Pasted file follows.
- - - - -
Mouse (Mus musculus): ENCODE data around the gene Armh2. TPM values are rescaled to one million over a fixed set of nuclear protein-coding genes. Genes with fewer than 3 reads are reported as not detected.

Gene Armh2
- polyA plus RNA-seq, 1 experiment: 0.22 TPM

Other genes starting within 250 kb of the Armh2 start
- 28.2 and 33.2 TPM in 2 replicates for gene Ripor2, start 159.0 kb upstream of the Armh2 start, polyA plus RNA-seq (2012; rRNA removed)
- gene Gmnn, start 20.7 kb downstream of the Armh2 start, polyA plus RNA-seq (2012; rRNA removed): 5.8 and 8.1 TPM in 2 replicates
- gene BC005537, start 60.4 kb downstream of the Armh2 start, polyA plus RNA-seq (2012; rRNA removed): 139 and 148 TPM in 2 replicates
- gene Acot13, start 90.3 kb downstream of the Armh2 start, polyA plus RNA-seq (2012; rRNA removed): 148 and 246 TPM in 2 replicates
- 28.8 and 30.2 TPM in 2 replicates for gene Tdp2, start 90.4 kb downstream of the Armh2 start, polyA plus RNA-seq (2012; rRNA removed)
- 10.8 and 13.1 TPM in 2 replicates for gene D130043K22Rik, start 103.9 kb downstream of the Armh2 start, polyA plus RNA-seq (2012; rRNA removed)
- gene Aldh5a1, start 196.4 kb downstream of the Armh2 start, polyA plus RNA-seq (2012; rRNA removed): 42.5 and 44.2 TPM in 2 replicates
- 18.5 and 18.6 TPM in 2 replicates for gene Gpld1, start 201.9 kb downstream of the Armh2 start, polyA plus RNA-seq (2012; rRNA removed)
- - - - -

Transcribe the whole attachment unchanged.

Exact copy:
Mouse (Mus musculus): ENCODE data around the gene Armh2. TPM values are rescaled to one million over a fixed set of nuclear protein-coding genes. Genes with fewer than 3 reads are reported as not detected.

Gene Armh2
- polyA plus RNA-seq, 1 experiment: 0.22 TPM

Other genes starting within 250 kb of the Armh2 start
- 28.2 and 33.2 TPM in 2 replicates for gene Ripor2, start 159.0 kb upstream of the Armh2 start, polyA plus RNA-seq (2012; rRNA removed)
- gene Gmnn, start 20.7 kb downstream of the Armh2 start, polyA plus RNA-seq (2012; rRNA removed): 5.8 and 8.1 TPM in 2 replicates
- gene BC005537, start 60.4 kb downstream of the Armh2 start, polyA plus RNA-seq (2012; rRNA removed): 139 and 148 TPM in 2 replicates
- gene Acot13, start 90.3 kb downstream of the Armh2 start, polyA plus RNA-seq (2012; rRNA removed): 148 and 246 TPM in 2 replicates
- 28.8 and 30.2 TPM in 2 replicates for gene Tdp2, start 90.4 kb downstream of the Armh2 start, polyA plus RNA-seq (2012; rRNA removed)
- 10.8 and 13.1 TPM in 2 replicates for gene D130043K22Rik, start 103.9 kb downstream of the Armh2 start, polyA plus RNA-seq (2012; rRNA removed)
- gene Aldh5a1, start 196.4 kb downstream of the Armh2 start, polyA plus RNA-seq (2012; rRNA removed): 42.5 and 44.2 TPM in 2 replicates
- 18.5 and 18.6 TPM in 2 replicates for gene Gpld1, start 201.9 kb downstream of the Armh2 start, polyA plus RNA-seq (2012; rRNA removed)